GOVT4 Coding

Responsive Layout

‘The centred layout is as static and conventional as a tombstone’: for a long time (let’s say, 2006–2012) the web focused on websites of 960px wide.

The 960 Grid System is a good example of this CSS aproach. I’ve used it myself: if the margins are the same background colour as the main column, it is not as apparant as in the examples that follow.

Still, the downsides to this approach are clear: users with a very large monitor will have huge swaths of space on the site, whereas users of a very small monitor or a mobile device will have a site that does not fit into the screen.

An initial solution to this problem was to create dedicated versions of a site for mobile applications. But this requires a lot of extra time and resources, and both for Google and for the purpose of sharing on social networks, it is not handy to have multiple webpages that have the same content. An alternative approach comes by the name of Responsive web design, a title donned by Ethan Marcotte in his 2010 A List Apart article. With responsive web design, the design knows how to adapt itself to the device that visits the website, and most importantly to the width of the screen.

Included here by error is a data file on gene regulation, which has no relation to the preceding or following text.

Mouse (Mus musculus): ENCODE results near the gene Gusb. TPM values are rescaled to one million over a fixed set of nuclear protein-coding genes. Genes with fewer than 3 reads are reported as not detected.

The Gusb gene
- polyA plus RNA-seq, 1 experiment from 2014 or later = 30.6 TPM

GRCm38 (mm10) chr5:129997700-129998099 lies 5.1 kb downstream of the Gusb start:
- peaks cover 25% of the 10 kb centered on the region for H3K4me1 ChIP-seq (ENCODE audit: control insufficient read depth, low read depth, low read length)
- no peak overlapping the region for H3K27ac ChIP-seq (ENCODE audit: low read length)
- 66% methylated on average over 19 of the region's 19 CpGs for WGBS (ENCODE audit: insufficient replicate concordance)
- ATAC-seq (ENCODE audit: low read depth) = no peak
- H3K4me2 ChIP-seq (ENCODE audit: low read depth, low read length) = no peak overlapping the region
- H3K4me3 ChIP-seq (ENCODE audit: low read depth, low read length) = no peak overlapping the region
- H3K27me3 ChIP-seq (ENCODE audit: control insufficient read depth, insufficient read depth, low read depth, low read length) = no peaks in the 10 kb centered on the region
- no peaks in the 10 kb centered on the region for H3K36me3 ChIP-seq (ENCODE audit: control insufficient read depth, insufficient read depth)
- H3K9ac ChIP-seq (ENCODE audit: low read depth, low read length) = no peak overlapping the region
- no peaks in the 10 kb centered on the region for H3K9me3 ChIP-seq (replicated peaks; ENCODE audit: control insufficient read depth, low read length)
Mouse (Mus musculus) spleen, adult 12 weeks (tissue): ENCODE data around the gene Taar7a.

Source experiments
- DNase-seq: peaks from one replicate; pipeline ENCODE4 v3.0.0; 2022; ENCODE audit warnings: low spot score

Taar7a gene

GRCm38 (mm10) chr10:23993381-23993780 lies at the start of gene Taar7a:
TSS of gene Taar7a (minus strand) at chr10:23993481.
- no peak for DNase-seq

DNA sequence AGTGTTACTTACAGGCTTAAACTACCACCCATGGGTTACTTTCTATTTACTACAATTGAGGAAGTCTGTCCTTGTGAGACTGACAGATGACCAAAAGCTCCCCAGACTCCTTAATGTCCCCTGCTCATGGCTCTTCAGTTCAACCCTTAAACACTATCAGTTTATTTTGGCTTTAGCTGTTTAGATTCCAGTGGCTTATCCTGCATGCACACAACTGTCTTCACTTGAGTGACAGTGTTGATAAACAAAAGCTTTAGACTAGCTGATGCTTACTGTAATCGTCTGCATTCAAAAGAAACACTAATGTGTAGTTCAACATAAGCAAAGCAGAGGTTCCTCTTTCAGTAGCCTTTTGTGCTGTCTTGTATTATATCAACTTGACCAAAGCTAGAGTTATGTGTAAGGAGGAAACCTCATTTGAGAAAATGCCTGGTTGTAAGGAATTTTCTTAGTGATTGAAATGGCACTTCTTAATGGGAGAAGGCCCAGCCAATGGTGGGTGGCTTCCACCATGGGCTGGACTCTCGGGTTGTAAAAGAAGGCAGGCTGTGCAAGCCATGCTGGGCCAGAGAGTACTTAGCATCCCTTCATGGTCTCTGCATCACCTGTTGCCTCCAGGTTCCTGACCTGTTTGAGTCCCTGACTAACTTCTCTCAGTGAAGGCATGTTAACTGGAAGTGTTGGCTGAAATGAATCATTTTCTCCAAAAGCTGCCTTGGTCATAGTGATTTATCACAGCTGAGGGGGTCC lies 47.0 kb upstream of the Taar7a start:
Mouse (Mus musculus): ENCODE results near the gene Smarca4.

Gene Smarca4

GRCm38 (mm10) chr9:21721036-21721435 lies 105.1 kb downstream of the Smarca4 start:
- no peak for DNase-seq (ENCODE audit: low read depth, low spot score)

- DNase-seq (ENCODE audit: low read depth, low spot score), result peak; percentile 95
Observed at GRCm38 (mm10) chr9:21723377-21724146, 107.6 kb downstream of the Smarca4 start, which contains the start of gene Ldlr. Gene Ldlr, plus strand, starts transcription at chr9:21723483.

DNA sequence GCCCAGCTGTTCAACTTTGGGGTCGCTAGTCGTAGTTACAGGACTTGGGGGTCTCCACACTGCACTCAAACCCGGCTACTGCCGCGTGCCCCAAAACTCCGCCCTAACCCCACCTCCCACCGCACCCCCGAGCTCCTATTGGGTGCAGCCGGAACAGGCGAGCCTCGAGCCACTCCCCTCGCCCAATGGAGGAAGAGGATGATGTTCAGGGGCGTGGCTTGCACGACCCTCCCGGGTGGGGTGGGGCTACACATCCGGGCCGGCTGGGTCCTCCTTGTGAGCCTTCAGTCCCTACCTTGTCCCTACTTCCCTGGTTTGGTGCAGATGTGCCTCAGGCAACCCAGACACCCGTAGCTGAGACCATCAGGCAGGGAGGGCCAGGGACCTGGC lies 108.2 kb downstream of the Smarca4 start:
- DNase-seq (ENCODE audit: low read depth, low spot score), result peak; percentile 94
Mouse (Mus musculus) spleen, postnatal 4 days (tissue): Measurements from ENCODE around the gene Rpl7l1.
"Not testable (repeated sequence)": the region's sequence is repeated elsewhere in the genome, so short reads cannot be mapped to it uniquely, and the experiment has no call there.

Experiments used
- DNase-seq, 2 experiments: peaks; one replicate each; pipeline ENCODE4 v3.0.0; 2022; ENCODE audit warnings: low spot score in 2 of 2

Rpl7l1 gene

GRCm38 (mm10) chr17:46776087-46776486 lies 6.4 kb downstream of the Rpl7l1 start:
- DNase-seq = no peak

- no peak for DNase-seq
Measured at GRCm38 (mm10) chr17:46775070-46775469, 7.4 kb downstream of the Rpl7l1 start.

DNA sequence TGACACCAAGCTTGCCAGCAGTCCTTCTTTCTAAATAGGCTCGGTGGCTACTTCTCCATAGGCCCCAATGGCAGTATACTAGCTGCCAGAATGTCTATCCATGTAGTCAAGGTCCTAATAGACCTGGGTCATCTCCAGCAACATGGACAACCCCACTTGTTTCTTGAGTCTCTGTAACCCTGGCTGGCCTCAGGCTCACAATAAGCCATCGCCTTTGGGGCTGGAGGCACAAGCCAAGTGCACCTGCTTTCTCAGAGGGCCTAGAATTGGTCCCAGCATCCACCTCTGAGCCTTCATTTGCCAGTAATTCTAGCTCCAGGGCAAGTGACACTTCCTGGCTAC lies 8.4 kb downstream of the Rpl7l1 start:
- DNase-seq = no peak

The underlying mechanism that makes this possible is a feature of CSS3 known as Media Queries. A media query allows to execute bits of CSS only when a certain condition is met. For example:

/* by default, our headings are pretty large */
h1 {

/* but when the screen is small (no larger than 480px) */
@media screen and (max-width: 480px) {
    /* we want smaller headings*/
    h1 {

You might also have noticed that the navigation changes lay-out. On a small screen, it is better on top. On a large screen, we want it to the side. So we say:

@media screen and (min-width: 480px) {
    nav {
        width: 200px;
        float: left;     /* This makes it float to the left of the main content */
        margin-left: 0;

Finally, media queries also work for print. In our print version, we don’t want to show the navigation:

@media only print {
    nav {
        display: none;

The CSS shown aboved is based on the CSS of this website. You can check out the source files. If you are a student in the class at the KABK, you will have direct access to modify these files.

A website, by the way, needs one addition if you are going to use a responsive CSS as shown above. Somewhere in the top, put:

<meta name="viewport" content="width=device-width, initial-scale=1">

Because so many web designs are made to work around 960 pixels, by default iPhone like phones zoom out to show your design at 960 wide. The META tag tells the phone that it should show the site at the phone’s ‘native’ width (which, for the iPhones up until 5S is 320 pixels).

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